Monday, October 02, 2006


It has cooled down enough that I tried on my fall coats. The cream colored trench for scarf and lipstick days, the long red raincoat with the rugged zipper for days when I’m stomping through the city terrain with my eye set like a frame to capture the day’s offerings, and the barn coat that comes out for outings in the hills.

My friend Clare Murray, who is a yoga instructor, was telling me the other day about breathing. She asked me what I thought of the word ‘breath’ as a way to give a theme to her teaching to prospective students. Having a sales pitch kind of idea in my mind, I was telling her that the imperative to ‘breathe’ sounded better, but she did not agree. She explained it to me very well. Clare seeks to guide her students on their quest to find their breath. Not to breathe. Just living means we have succeeded in the quest to breathe. But those who succeed in finding their breath wherever it resides, have really made a very liberating discovery.

In Lyon, we’re getting some rain, and I suppose it would be worth a look into an almanac to see if this fall is going to give me a lot of good rainy days. What? How can you say that, you ask? Listen. My formative years were spent on the hill in Syracuse, New York, a town where the year I turned 18, it rained solidly for 38 days straight during the months of October and November. It was a very harsh year, but it was the year I made my first apple pie. I discovered that when it is raining, you can live. Passion for life will not die in the rain. You must harness the good in it and turn it in a way that it will best serve you.

Today I am trying to find my breath and thinking about the rain and what it means to me now. When it is raining, the light is diffused in such a way that it wraps its long slender fingers around every nook and cranny of detail and brings about delectable opportunities. The cars swish by in waves and the rhythm of the city comes through more clearly. When it is raining a visual kind of awareness sets in. Through muted light I seem to be able to take in an idea, whole.

I look at the crumbs on the floor with determination to do something about them. “Today will be an excellent day for cleaning.” Says Loïc. October rainy days are the time to polish the silver and examine the linens, clean the glass and mirrors and think about having people over. We are far enough into the fall so that people have stories to tell about their new projects, but far enough back from the holiday season yet that great ideas still have room to find their breath. We should very carefully listen to our inner rhythms too.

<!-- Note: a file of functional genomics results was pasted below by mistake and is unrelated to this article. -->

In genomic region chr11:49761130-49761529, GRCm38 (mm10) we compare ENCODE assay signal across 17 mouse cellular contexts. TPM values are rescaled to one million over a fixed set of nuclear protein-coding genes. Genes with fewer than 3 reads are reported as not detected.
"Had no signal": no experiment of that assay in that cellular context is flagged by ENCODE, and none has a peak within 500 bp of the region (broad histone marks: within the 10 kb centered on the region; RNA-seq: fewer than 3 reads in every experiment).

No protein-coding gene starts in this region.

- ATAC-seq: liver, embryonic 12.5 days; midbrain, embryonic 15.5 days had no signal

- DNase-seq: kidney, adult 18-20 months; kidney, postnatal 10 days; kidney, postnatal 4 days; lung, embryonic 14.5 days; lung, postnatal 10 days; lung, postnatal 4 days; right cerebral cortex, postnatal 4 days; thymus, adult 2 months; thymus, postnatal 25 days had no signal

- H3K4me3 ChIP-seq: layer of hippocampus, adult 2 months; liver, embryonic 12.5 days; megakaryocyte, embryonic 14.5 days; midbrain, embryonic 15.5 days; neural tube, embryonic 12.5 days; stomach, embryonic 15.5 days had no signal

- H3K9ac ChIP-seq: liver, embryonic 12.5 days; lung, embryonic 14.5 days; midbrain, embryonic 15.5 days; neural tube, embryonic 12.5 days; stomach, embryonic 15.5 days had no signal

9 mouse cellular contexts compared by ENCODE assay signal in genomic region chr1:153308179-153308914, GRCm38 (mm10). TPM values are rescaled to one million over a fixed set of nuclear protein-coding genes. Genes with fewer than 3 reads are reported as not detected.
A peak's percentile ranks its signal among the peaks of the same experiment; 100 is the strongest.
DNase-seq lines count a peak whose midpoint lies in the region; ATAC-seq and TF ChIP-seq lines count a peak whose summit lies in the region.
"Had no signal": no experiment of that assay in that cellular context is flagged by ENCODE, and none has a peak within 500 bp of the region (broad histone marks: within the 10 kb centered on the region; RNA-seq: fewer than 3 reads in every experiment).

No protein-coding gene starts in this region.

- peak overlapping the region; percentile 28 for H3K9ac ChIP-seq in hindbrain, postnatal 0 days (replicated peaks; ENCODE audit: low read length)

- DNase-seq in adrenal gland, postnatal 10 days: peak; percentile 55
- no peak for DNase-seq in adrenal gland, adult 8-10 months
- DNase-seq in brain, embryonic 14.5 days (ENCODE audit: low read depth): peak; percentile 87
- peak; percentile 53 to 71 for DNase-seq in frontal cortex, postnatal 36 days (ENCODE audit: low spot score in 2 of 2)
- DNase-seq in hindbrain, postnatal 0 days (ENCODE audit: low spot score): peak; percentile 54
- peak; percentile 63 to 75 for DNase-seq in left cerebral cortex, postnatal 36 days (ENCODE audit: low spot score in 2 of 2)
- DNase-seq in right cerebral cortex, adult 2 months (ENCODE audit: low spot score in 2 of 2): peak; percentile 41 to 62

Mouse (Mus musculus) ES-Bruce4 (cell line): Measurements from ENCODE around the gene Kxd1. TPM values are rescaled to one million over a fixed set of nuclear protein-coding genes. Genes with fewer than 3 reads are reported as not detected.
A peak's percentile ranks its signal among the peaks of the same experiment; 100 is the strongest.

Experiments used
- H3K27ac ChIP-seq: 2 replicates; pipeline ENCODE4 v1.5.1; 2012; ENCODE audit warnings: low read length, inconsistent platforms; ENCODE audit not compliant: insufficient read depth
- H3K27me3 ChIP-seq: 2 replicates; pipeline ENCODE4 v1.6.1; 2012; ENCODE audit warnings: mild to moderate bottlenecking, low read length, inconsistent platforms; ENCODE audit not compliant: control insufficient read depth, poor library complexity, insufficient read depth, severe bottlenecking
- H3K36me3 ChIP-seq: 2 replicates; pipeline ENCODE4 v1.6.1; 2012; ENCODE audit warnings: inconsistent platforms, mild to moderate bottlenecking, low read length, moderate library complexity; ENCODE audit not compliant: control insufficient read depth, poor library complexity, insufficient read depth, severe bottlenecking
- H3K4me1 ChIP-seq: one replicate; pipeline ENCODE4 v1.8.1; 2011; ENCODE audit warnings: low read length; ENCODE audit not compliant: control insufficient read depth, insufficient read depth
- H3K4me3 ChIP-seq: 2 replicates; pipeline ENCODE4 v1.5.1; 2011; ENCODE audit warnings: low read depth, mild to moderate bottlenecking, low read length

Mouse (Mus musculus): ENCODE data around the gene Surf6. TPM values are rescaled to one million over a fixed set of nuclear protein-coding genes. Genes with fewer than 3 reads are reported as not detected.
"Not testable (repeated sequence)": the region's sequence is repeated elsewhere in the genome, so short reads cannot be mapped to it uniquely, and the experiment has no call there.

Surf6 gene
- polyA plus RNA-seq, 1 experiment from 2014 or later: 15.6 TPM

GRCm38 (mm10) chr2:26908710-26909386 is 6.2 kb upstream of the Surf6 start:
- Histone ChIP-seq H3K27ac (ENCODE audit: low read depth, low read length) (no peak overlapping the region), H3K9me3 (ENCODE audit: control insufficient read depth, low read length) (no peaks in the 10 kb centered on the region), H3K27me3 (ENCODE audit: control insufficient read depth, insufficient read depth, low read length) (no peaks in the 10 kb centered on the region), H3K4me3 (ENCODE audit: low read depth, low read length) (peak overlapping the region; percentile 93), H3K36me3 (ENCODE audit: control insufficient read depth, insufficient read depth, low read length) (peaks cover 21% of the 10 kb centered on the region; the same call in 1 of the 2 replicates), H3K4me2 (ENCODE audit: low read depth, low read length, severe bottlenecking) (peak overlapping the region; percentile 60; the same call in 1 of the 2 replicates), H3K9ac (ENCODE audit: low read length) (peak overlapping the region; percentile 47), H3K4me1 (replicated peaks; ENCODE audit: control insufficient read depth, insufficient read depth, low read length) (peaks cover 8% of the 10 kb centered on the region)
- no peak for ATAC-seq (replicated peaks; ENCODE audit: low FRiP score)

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Anonymous Anonymous said...

Ah, an inspiring-and comforting- article for a girl trying to find her breath in London where there is rain a plenty.
thank you

2:28 PM, October 02, 2006  
Blogger Unknown said...

Ooh, the colors in that perfect pear.

We've had a very rainy September here in Wisconsin, too. What does this mean for the winter ahead? (But, it's true those are good days for cleaning.)

2:41 PM, October 02, 2006  
Blogger wheresmymind said...

Scarf and lipstick days....that is too funny and a great description ;)

3:26 PM, October 02, 2006  
Anonymous Anonymous said...

Just lovely, Lucy. Rainy weather is my favorite and I'm glad someone else finds the beauty in it. There's great satisfaction to be had in throwing yourself into the bedroom closet for a good clean-out on a rainy day...

1:16 AM, October 04, 2006  
Blogger Shayne said...

to find your breath it to find your iner balance and to how to reset yourself. I started yoga almost 2 years ago and my breath and it is not breathing. you will know when you find yours...well I did just get out of yoga class.


4:47 AM, June 13, 2007  
Anonymous Dillon said...

Phew ,that pear has become so familiar to me...just had to test a comment.

10:44 AM, August 01, 2011  
Blogger L Vanel said...

Thanks, Dillon.

11:04 AM, August 01, 2011  

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